Luke 5:31

ESV And Jesus answered them, “Those who are well have no need of a physician, but those who are sick.
NIV Jesus answered them, 'It is not the healthy who need a doctor, but the sick.
NASB And Jesus answered and said to them, 'It is not those who are healthy who need a physician, but those who are sick.
CSB Jesus replied to them, "It is not those who are healthy who need a doctor, but those who are sick.
NLT Jesus answered them, 'Healthy people don’t need a doctor — sick people do.
KJV And Jesus answering said unto them, They that are whole need not a physician; but they that are sick.

What does Luke 5:31 mean?

Jesus is explaining to the Pharisees and scribes why He feasted with a group of cultural outcasts and "sinners." He hasn't come for those who believe themselves sinless. He can't heal proud religious leaders who don't think they need God's forgiveness. He has come for those aware enough to know they are sinners and humble enough to repent—like Peter (Luke 5:8).

Peter may have been present at this feast—the text isn't clear if all Jesus' disciples were—but he doesn't immediately get the point that Jesus has come for everybody. Years after Jesus ascends to heaven and Peter becomes a significant church leader, God will go to great lengths to convince him to visit the home of a godly Gentile (Acts 10). When he visits Syrian Antioch, Peter eats with Gentiles until legalistic Jews from Jerusalem arrive and shame him (Galatians 2:11–14). Peter eventually learns to accept Gentiles (Acts 15) and welcomes them as part of the church (1 Peter 2:10). If Peter takes so long to understand following Jesus means breaking tradition and associating with people with varied social standings, the Pharisees' initial interpretation of Jesus' actions as improper is understandable.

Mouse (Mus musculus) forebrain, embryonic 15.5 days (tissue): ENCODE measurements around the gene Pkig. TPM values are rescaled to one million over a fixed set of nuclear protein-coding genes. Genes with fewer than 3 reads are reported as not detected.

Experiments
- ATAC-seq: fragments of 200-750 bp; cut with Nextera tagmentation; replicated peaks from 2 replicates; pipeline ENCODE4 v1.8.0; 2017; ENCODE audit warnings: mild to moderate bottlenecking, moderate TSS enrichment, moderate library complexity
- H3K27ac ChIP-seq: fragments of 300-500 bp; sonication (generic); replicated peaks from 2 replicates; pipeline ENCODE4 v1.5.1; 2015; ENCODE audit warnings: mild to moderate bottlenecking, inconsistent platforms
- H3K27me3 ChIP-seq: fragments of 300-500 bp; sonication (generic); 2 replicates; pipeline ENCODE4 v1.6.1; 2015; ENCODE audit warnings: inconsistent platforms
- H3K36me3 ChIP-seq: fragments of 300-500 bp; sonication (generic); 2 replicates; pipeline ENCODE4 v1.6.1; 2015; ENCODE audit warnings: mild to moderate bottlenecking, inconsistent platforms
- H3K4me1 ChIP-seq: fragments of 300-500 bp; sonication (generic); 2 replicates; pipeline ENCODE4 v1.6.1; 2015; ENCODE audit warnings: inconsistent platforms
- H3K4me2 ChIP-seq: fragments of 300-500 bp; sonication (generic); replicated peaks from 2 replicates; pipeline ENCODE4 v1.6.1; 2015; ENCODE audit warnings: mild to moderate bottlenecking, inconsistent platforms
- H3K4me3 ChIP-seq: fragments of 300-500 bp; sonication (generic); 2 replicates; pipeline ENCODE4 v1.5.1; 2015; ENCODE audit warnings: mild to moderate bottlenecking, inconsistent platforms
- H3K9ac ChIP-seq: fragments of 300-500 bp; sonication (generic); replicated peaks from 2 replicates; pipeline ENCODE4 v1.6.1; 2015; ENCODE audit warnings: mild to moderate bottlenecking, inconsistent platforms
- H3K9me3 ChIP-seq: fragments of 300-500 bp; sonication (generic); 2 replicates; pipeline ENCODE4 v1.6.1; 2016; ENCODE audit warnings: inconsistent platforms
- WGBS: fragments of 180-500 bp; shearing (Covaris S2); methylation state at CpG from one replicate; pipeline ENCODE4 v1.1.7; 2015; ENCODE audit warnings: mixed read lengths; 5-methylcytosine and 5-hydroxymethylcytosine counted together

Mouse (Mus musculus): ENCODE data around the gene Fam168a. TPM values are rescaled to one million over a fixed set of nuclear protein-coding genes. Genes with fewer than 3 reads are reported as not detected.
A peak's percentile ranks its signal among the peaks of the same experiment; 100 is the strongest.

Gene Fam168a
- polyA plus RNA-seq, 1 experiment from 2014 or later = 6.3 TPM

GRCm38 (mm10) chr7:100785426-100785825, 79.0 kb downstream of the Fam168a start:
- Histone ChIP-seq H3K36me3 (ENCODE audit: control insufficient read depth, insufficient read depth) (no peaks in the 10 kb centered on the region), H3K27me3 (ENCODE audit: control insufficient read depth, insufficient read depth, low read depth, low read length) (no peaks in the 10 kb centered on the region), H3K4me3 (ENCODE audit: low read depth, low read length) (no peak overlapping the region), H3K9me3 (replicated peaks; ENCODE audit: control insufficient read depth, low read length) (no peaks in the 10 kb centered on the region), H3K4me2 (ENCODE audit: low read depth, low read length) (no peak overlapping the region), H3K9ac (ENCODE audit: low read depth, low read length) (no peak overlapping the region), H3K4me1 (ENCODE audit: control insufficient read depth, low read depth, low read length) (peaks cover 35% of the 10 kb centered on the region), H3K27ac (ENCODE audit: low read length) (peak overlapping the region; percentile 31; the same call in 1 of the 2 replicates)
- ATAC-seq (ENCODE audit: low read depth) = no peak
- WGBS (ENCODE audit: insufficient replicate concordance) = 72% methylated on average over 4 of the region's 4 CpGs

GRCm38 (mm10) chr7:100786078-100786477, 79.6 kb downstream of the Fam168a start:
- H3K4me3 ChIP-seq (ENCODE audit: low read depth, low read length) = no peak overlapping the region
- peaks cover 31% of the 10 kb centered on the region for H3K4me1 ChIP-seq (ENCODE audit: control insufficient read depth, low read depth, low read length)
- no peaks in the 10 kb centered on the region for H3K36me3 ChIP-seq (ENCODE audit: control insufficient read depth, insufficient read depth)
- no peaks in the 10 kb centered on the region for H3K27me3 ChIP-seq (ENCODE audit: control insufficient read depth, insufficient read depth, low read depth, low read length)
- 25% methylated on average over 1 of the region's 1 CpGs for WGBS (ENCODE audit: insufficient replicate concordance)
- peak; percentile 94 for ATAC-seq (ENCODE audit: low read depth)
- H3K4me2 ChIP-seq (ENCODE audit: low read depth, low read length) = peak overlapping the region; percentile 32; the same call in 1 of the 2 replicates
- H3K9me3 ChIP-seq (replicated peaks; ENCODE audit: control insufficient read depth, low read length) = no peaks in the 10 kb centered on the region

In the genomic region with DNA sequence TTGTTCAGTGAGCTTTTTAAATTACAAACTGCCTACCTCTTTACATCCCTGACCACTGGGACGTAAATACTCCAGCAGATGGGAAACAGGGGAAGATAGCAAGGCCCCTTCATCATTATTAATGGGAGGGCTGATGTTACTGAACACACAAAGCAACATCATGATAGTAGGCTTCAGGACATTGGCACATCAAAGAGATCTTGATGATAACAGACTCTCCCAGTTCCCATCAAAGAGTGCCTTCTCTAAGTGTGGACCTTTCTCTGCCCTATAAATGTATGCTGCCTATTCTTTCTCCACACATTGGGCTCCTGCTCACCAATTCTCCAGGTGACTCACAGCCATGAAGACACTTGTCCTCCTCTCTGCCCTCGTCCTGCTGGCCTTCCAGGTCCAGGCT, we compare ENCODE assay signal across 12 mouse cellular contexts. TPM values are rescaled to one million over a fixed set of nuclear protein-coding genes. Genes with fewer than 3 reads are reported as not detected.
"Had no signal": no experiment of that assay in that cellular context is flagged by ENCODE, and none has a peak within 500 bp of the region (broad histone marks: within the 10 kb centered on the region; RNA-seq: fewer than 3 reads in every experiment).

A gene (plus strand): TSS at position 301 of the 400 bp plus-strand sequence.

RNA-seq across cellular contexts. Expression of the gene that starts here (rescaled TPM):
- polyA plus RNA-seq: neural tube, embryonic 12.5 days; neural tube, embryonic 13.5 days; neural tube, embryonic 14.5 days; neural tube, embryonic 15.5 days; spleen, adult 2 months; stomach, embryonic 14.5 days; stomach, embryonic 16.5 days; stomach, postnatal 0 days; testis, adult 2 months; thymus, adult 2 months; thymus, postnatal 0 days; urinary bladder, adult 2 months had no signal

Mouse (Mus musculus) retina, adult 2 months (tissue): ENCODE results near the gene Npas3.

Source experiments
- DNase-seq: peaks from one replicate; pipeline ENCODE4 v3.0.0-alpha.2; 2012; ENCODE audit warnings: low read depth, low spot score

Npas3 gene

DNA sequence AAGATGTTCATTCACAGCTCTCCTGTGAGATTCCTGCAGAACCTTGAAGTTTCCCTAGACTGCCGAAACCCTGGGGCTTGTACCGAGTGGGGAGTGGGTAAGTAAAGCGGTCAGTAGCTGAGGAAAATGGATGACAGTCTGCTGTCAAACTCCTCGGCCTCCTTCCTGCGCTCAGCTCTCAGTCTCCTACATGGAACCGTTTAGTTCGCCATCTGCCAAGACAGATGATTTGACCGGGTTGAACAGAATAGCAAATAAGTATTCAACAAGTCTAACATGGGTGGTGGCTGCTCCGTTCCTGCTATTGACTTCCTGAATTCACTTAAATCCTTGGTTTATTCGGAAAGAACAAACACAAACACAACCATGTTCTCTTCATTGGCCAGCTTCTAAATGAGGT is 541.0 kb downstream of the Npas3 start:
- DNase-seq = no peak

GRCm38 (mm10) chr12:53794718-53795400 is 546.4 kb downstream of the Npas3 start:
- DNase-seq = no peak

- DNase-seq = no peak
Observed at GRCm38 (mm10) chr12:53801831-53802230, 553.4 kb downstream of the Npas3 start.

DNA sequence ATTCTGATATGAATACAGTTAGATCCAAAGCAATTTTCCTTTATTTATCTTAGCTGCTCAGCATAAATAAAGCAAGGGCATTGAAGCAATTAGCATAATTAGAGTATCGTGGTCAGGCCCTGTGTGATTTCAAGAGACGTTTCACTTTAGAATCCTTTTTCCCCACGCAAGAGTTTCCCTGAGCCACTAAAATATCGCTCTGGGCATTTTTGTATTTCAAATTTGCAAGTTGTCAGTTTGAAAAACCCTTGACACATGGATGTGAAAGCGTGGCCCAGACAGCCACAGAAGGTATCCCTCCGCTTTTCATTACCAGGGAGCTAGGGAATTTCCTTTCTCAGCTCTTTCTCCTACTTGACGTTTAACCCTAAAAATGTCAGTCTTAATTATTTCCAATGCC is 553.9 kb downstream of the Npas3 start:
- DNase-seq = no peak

A "physician" is someone who cures physical ailments. For a physician to concentrate on healthy people, ignoring those with ailments, is foolish. It's especially unwise when the sick are plentiful and willing to be healed. As with the paralyzed man (Luke 5:23–24), Jesus is using physical healing as a metaphor for spiritual healing. His words here might be a cultural proverb of that era.

It's important for local churches to embody Jesus' statement. We should expect and welcome "sinners" into our congregations. Hospitals and churches are both meant as places people can come with their problems, seeking comfort and relief. A hospital is of little use without those willing to accept that they are sick.
What is the Gospel?
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